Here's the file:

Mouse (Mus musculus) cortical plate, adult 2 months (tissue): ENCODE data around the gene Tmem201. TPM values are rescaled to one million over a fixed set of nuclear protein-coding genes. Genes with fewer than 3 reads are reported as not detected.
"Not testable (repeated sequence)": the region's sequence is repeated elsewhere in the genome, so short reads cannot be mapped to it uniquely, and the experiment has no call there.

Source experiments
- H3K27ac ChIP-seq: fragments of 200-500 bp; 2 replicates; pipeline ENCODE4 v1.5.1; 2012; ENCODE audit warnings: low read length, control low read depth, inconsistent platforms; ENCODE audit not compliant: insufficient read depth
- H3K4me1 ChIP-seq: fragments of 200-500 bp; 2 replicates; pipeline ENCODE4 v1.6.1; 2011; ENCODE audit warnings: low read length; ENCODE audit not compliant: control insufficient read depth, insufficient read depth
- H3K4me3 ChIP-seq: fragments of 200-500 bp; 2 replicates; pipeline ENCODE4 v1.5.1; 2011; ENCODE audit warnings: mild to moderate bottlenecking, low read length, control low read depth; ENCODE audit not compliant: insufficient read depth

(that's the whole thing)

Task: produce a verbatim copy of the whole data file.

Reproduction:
Mouse (Mus musculus) cortical plate, adult 2 months (tissue): ENCODE data around the gene Tmem201. TPM values are rescaled to one million over a fixed set of nuclear protein-coding genes. Genes with fewer than 3 reads are reported as not detected.
"Not testable (repeated sequence)": the region's sequence is repeated elsewhere in the genome, so short reads cannot be mapped to it uniquely, and the experiment has no call there.

Source experiments
- H3K27ac ChIP-seq: fragments of 200-500 bp; 2 replicates; pipeline ENCODE4 v1.5.1; 2012; ENCODE audit warnings: low read length, control low read depth, inconsistent platforms; ENCODE audit not compliant: insufficient read depth
- H3K4me1 ChIP-seq: fragments of 200-500 bp; 2 replicates; pipeline ENCODE4 v1.6.1; 2011; ENCODE audit warnings: low read length; ENCODE audit not compliant: control insufficient read depth, insufficient read depth
- H3K4me3 ChIP-seq: fragments of 200-500 bp; 2 replicates; pipeline ENCODE4 v1.5.1; 2011; ENCODE audit warnings: mild to moderate bottlenecking, low read length, control low read depth; ENCODE audit not compliant: insufficient read depth